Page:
08 FEBRUARY, 2013
By: Maria Popova
How the father of science fiction presaged airplanes, submersible warfare, space travel, and fuel cells.
“Anything one man can imagine, other men can make real,” Jules Verne, born on this day in 1828 and often regarded as the father of science fiction, wrote in his masterpiece Around the World in Eighty Days. And, indeed, many of the seemingly fanciful concepts Verne imagined were made real in the decades that followed. He conceived of an underwater vehicle “all powered by electricity!” at a time when only prototypes of submarines existed and electricity was known but not of wide use; he presaged the use of such a high-powered submersible in warfare and scientific research; with the help of an illustrator-friend, he envisioned a propeller-driven aircraft when hot-air balloons were the height of aviation; he depicted weightlessness when zero gravity was still a scientific guess and put humans on the moon a century before mankind’s giant step. But far more than a gifted fiction writer, Verne was also an amateur astronomer and amateur scientist. Obsessive research and fact-checking were core to his writing, and his immense curiosity about science and technology frequently drove him to seek out famous scientists and inventors passing through town.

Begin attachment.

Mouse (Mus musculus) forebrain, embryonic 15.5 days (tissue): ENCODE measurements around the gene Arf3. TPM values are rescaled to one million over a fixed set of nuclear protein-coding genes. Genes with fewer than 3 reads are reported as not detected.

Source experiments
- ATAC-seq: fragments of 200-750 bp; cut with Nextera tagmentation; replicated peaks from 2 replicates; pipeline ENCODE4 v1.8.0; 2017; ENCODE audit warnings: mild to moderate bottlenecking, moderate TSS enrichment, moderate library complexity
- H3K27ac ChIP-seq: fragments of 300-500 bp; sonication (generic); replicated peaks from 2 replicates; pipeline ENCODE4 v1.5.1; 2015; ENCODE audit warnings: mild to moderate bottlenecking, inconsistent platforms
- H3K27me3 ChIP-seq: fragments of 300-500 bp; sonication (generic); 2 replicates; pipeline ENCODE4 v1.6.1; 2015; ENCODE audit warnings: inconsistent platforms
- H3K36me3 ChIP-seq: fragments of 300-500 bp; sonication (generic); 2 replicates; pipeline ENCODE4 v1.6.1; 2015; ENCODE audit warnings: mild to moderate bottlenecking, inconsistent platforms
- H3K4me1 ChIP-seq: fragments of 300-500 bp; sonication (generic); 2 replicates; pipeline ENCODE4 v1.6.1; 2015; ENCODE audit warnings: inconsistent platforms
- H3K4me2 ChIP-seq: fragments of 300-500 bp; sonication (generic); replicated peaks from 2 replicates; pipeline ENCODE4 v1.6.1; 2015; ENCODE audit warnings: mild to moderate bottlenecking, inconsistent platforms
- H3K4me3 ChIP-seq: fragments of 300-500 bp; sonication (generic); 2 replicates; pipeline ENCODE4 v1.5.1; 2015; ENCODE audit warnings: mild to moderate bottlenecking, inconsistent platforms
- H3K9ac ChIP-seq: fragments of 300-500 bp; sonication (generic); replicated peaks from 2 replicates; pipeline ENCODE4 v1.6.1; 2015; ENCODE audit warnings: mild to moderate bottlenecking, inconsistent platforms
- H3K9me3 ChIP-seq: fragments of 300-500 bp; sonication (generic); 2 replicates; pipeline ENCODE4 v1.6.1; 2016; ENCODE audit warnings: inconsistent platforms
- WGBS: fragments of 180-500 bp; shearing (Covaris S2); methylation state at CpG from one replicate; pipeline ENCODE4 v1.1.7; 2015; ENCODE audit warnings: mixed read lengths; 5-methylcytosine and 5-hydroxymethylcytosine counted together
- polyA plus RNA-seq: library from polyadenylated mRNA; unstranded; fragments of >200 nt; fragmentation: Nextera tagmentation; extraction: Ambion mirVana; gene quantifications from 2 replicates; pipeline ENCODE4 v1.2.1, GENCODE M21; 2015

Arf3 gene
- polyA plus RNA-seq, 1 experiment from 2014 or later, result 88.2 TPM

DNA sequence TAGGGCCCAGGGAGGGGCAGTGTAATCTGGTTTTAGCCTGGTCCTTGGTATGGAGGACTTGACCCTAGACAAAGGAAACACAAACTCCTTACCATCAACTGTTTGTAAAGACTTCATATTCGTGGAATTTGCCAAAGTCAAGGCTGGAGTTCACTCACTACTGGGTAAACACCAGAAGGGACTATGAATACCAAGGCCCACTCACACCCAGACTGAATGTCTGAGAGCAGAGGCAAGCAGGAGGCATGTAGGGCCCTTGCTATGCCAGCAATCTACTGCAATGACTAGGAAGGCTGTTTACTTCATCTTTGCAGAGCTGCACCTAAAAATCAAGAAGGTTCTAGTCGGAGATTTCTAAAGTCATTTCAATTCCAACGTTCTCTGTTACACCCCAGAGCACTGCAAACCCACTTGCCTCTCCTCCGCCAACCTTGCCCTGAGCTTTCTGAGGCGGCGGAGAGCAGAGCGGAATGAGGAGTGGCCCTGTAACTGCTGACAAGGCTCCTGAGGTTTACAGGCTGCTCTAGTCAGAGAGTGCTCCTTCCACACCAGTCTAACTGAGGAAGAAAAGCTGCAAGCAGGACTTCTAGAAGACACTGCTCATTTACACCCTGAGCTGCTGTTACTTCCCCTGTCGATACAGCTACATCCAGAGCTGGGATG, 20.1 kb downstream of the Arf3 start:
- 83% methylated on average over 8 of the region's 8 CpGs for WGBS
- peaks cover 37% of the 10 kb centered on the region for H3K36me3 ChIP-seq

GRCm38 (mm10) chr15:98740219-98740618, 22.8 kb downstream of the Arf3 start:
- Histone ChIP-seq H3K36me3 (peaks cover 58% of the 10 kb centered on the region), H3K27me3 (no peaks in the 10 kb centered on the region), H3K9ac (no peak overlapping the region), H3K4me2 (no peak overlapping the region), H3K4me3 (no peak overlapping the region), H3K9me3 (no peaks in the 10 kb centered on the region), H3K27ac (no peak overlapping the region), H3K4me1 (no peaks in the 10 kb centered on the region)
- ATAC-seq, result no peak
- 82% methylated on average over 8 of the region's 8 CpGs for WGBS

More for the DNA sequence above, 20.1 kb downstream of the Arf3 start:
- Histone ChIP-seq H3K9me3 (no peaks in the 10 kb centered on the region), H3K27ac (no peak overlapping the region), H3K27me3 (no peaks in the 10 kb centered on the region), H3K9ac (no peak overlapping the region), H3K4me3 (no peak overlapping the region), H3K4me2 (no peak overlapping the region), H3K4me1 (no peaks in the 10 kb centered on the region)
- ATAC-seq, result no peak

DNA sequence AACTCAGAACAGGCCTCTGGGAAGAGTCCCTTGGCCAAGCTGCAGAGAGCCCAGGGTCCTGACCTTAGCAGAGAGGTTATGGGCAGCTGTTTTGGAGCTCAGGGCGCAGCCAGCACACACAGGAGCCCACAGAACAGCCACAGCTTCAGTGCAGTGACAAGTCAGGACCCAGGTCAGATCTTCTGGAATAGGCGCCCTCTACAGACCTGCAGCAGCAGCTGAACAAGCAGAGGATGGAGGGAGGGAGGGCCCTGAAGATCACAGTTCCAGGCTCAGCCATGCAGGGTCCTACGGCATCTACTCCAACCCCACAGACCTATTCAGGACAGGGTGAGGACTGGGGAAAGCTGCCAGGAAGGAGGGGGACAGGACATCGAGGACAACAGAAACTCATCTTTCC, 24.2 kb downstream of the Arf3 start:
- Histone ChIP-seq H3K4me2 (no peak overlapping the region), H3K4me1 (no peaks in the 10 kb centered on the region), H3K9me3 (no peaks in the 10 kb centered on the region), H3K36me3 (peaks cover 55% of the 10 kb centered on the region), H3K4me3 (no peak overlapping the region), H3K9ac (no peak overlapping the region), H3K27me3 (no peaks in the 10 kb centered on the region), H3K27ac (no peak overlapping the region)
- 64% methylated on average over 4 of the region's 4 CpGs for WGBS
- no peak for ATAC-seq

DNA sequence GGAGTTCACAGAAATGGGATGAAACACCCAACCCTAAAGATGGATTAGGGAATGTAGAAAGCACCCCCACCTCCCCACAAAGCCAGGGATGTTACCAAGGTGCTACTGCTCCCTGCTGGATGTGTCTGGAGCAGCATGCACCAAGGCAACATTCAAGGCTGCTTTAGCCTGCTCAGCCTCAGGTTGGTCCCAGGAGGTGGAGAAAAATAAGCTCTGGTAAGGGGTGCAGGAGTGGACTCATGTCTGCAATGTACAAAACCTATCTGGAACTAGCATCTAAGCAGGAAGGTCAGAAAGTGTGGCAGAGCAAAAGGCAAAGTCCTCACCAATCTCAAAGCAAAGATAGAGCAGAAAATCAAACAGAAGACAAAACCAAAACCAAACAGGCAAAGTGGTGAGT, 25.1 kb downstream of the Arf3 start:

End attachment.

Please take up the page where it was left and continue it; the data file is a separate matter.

Jules Verne: Prophet of Science Fiction is a fascinating Discovery documentary, chronicling Verne’s seminal contributions to science fiction and his strikingly accurate predictions of the technologies that came to life a century after his death, as well as how he used his fiction as escapism from his troubled family and why he ended up destroying his own legacy.
Verne creates Nemo’s high-tech Nautilus at a time when even a can-opener is considered an exciting new concept.
Complement with the beautifully illustrated 1964 biography Jules Verne: The Man Who Invented the Future.
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